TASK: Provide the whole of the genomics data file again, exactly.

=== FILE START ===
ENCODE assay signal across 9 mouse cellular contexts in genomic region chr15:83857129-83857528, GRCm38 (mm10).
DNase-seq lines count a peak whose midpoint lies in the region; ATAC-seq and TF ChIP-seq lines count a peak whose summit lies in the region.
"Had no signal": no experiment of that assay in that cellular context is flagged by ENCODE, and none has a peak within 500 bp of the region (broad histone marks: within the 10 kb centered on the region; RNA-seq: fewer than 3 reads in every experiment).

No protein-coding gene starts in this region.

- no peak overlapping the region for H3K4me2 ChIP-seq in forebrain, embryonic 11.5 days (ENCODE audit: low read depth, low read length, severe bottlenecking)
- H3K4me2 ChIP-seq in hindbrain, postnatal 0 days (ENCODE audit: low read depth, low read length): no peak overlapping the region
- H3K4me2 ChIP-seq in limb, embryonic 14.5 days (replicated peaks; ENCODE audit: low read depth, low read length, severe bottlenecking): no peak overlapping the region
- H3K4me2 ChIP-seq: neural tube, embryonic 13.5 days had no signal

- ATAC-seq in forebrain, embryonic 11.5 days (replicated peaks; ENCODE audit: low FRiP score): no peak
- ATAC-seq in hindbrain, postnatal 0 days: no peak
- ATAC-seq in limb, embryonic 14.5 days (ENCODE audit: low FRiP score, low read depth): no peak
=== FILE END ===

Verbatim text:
ENCODE assay signal across 9 mouse cellular contexts in genomic region chr15:83857129-83857528, GRCm38 (mm10).
DNase-seq lines count a peak whose midpoint lies in the region; ATAC-seq and TF ChIP-seq lines count a peak whose summit lies in the region.
"Had no signal": no experiment of that assay in that cellular context is flagged by ENCODE, and none has a peak within 500 bp of the region (broad histone marks: within the 10 kb centered on the region; RNA-seq: fewer than 3 reads in every experiment).

No protein-coding gene starts in this region.

- no peak overlapping the region for H3K4me2 ChIP-seq in forebrain, embryonic 11.5 days (ENCODE audit: low read depth, low read length, severe bottlenecking)
- H3K4me2 ChIP-seq in hindbrain, postnatal 0 days (ENCODE audit: low read depth, low read length): no peak overlapping the region
- H3K4me2 ChIP-seq in limb, embryonic 14.5 days (replicated peaks; ENCODE audit: low read depth, low read length, severe bottlenecking): no peak overlapping the region
- H3K4me2 ChIP-seq: neural tube, embryonic 13.5 days had no signal

- ATAC-seq in forebrain, embryonic 11.5 days (replicated peaks; ENCODE audit: low FRiP score): no peak
- ATAC-seq in hindbrain, postnatal 0 days: no peak
- ATAC-seq in limb, embryonic 14.5 days (ENCODE audit: low FRiP score, low read depth): no peak